United States v. 95 Barrels of Vinegar
Annotate this Case
265 U.S. 438 (1924)
U.S. Supreme Court
United States v. 95 Barrels of Vinegar, 265 U.S. 438 (1924)
United States v. Ninety-five Barrels, More or Less,
Alleged Apple Cider Vinegar, Douglas Packing Company, Claimant
Argued April 10, 11, 1924
Decided June 2, 1924
265 U.S. 438
CERTIORARI TO THE CIRCUIT COURT OF APPEALS
FOR THE SIXTH CIRCUIT
1. The purpose of the Food and Drugs Act in forbidding misbranding is to prevent the use of misleading statements, as well as those which are false. P. 265 U. S. 442.
2. Vinegar made from dried apples by adding water equivalent to that removed in the drying and fermenting the resulting solution, even though it be similar to vinegar produced directly from fresh apple cider and equally wholesome, is not the same thing, and a label describing it as "apple cider vinegar made from selected apples" is misleading to the public, and a misbranding within the meaning of the Food and Drugs Act. P. 265 U. S. 443.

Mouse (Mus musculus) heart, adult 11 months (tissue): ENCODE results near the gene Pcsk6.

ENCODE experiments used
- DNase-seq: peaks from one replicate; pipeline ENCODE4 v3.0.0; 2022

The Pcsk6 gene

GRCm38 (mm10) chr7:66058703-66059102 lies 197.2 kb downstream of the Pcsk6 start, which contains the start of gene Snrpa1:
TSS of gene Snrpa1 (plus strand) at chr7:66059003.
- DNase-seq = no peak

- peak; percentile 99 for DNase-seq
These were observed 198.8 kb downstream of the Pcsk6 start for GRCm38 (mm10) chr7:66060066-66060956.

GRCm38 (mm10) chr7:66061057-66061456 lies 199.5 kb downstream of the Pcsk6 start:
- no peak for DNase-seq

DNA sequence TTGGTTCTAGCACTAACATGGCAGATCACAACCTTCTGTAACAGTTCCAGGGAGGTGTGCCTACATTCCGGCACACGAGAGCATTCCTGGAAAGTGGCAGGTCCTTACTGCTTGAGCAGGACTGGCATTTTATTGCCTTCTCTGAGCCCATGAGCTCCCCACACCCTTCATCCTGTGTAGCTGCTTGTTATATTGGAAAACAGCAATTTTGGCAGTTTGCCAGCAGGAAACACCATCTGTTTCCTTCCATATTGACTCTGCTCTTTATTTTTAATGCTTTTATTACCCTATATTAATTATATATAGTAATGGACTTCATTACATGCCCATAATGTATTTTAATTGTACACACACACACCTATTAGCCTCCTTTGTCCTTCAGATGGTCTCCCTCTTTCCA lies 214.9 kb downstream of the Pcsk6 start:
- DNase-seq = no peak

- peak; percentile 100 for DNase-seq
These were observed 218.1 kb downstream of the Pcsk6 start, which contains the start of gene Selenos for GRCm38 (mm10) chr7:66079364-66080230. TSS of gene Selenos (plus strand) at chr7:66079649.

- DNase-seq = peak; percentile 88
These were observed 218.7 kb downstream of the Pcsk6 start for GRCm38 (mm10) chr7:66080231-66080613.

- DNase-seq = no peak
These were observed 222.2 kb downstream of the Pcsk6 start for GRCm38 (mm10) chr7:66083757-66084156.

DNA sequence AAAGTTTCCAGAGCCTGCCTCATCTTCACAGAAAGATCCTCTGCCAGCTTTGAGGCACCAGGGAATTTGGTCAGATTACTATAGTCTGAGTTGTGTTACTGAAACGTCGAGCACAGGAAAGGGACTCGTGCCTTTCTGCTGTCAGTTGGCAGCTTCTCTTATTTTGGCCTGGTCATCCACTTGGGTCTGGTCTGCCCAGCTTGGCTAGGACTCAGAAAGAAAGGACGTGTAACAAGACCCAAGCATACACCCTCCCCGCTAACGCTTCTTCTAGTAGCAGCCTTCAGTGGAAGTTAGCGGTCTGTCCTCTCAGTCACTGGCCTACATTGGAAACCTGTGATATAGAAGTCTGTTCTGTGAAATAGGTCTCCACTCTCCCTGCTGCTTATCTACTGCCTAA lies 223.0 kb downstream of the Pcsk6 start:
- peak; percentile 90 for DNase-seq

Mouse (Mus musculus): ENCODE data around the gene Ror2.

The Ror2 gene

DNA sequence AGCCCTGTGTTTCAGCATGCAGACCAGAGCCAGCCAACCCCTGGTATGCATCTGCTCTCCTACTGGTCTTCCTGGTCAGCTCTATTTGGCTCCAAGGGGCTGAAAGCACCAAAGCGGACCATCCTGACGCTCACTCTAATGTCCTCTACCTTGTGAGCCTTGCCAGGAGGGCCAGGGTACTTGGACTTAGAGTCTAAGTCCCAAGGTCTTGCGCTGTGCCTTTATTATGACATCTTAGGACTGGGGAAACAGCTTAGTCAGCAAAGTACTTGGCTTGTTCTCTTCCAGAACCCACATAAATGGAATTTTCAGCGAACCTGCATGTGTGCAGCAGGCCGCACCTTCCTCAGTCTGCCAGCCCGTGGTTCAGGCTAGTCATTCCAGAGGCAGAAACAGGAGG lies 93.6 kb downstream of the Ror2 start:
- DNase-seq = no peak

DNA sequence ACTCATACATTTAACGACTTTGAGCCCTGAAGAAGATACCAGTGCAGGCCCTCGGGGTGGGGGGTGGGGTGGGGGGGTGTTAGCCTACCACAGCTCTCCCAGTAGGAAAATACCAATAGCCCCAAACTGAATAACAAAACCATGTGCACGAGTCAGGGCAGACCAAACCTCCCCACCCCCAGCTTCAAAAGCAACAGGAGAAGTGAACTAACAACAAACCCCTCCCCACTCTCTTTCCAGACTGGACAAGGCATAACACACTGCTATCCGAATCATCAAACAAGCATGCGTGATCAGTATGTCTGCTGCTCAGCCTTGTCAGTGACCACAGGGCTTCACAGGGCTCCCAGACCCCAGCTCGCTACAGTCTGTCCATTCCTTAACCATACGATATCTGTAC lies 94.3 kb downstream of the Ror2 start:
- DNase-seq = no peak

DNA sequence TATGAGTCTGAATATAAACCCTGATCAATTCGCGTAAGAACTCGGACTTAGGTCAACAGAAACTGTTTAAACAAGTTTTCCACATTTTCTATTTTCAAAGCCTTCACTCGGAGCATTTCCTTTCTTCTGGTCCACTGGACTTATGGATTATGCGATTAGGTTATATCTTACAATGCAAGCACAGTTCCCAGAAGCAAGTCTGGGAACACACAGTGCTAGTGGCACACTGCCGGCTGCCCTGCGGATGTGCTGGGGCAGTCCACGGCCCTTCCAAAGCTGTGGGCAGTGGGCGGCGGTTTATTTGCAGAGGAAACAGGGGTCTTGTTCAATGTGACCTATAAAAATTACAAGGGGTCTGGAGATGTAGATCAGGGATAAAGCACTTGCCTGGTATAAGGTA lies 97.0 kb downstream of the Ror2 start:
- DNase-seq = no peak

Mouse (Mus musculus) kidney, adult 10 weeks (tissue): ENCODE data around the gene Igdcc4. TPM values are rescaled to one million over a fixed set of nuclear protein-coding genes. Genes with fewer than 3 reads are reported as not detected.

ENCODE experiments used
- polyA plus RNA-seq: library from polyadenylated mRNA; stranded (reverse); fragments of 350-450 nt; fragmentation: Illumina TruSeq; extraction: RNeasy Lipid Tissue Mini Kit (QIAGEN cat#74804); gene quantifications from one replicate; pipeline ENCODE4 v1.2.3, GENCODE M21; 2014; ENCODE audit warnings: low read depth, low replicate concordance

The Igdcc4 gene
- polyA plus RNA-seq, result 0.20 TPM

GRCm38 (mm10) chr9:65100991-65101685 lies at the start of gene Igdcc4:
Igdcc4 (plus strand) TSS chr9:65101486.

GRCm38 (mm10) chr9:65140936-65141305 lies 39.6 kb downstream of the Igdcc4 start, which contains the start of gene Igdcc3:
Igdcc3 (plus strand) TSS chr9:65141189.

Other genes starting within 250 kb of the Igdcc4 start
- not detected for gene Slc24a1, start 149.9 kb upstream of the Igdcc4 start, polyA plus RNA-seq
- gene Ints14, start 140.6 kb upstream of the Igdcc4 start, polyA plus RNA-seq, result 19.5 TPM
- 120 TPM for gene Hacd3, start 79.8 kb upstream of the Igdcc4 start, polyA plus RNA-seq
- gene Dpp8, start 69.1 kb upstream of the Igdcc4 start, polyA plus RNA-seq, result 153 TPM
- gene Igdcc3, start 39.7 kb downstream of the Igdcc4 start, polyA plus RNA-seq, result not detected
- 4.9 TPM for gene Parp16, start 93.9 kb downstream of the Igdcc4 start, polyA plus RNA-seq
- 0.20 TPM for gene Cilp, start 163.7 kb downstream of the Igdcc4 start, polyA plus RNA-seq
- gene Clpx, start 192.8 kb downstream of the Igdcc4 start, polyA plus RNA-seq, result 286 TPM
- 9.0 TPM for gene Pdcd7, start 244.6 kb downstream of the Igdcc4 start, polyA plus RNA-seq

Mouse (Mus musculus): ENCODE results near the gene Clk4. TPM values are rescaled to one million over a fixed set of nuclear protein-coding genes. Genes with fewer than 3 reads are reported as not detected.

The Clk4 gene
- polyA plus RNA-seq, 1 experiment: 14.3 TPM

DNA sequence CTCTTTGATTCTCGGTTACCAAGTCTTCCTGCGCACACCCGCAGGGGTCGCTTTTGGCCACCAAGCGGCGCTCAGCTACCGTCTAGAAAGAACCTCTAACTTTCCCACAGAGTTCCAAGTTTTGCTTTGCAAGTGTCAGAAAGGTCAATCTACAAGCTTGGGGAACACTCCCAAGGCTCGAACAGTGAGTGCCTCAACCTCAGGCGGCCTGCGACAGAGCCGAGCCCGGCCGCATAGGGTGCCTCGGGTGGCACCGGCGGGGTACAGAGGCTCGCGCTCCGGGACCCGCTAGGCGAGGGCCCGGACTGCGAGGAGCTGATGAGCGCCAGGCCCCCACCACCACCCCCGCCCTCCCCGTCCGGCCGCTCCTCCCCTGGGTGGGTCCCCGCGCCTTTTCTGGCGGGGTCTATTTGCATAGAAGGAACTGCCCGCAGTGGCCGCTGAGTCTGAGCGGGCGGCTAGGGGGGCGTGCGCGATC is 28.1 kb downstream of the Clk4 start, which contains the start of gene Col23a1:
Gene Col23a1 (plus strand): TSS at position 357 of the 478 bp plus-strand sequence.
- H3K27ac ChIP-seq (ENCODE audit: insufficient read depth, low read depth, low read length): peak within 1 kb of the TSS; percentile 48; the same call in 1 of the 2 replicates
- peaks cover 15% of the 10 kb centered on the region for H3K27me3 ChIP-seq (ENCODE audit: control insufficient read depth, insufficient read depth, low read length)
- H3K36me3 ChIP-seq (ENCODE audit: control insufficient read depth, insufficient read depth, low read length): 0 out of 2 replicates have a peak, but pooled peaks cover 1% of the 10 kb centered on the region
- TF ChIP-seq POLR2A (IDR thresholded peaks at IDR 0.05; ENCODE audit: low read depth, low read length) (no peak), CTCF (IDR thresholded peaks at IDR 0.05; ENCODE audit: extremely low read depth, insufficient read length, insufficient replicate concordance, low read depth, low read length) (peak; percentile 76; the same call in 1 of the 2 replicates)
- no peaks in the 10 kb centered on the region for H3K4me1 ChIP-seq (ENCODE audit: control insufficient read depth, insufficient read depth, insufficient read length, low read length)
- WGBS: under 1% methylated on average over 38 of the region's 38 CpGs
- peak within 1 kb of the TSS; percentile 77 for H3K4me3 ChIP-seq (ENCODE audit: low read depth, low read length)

289 F. 181 reversed.
Disclaimer: Official Supreme Court case law is only found in the print version of the United States Reports. Justia case law is provided for general informational purposes only, and may not reflect current legal developments, verdicts or settlements. We make no warranties or guarantees about the accuracy, completeness, or adequacy of the information contained on this site or information linked to from this site. Please check official sources.